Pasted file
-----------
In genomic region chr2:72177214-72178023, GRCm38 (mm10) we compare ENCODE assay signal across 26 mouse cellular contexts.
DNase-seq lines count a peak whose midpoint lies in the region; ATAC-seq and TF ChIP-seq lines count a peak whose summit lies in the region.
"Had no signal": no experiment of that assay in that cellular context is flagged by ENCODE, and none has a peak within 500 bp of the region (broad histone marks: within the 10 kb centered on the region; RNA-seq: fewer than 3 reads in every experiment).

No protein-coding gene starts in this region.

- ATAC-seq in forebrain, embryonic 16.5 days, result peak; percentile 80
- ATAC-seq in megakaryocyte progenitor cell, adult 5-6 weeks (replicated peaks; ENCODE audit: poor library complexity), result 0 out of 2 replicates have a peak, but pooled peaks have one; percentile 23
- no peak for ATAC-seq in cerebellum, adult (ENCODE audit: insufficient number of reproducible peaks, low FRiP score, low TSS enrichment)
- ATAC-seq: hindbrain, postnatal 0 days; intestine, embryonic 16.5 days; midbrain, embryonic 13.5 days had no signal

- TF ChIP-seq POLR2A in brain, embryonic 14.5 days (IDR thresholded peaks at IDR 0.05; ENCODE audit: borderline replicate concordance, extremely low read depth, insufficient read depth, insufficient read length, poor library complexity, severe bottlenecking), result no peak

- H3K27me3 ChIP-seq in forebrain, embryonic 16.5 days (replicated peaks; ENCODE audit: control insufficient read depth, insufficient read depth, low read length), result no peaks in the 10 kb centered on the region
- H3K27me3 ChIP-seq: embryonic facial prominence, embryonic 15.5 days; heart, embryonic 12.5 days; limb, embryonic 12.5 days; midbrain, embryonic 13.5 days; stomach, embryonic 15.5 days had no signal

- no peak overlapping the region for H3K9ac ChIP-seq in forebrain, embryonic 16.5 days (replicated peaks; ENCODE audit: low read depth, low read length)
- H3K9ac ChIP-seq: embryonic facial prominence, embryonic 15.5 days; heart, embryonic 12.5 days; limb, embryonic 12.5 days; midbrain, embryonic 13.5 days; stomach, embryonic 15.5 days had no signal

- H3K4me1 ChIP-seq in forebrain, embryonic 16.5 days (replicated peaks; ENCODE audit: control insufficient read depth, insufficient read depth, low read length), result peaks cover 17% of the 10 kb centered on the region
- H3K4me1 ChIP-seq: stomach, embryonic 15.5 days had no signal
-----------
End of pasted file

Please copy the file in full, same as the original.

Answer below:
In genomic region chr2:72177214-72178023, GRCm38 (mm10) we compare ENCODE assay signal across 26 mouse cellular contexts.
DNase-seq lines count a peak whose midpoint lies in the region; ATAC-seq and TF ChIP-seq lines count a peak whose summit lies in the region.
"Had no signal": no experiment of that assay in that cellular context is flagged by ENCODE, and none has a peak within 500 bp of the region (broad histone marks: within the 10 kb centered on the region; RNA-seq: fewer than 3 reads in every experiment).

No protein-coding gene starts in this region.

- ATAC-seq in forebrain, embryonic 16.5 days, result peak; percentile 80
- ATAC-seq in megakaryocyte progenitor cell, adult 5-6 weeks (replicated peaks; ENCODE audit: poor library complexity), result 0 out of 2 replicates have a peak, but pooled peaks have one; percentile 23
- no peak for ATAC-seq in cerebellum, adult (ENCODE audit: insufficient number of reproducible peaks, low FRiP score, low TSS enrichment)
- ATAC-seq: hindbrain, postnatal 0 days; intestine, embryonic 16.5 days; midbrain, embryonic 13.5 days had no signal

- TF ChIP-seq POLR2A in brain, embryonic 14.5 days (IDR thresholded peaks at IDR 0.05; ENCODE audit: borderline replicate concordance, extremely low read depth, insufficient read depth, insufficient read length, poor library complexity, severe bottlenecking), result no peak

- H3K27me3 ChIP-seq in forebrain, embryonic 16.5 days (replicated peaks; ENCODE audit: control insufficient read depth, insufficient read depth, low read length), result no peaks in the 10 kb centered on the region
- H3K27me3 ChIP-seq: embryonic facial prominence, embryonic 15.5 days; heart, embryonic 12.5 days; limb, embryonic 12.5 days; midbrain, embryonic 13.5 days; stomach, embryonic 15.5 days had no signal

- no peak overlapping the region for H3K9ac ChIP-seq in forebrain, embryonic 16.5 days (replicated peaks; ENCODE audit: low read depth, low read length)
- H3K9ac ChIP-seq: embryonic facial prominence, embryonic 15.5 days; heart, embryonic 12.5 days; limb, embryonic 12.5 days; midbrain, embryonic 13.5 days; stomach, embryonic 15.5 days had no signal

- H3K4me1 ChIP-seq in forebrain, embryonic 16.5 days (replicated peaks; ENCODE audit: control insufficient read depth, insufficient read depth, low read length), result peaks cover 17% of the 10 kb centered on the region
- H3K4me1 ChIP-seq: stomach, embryonic 15.5 days had no signal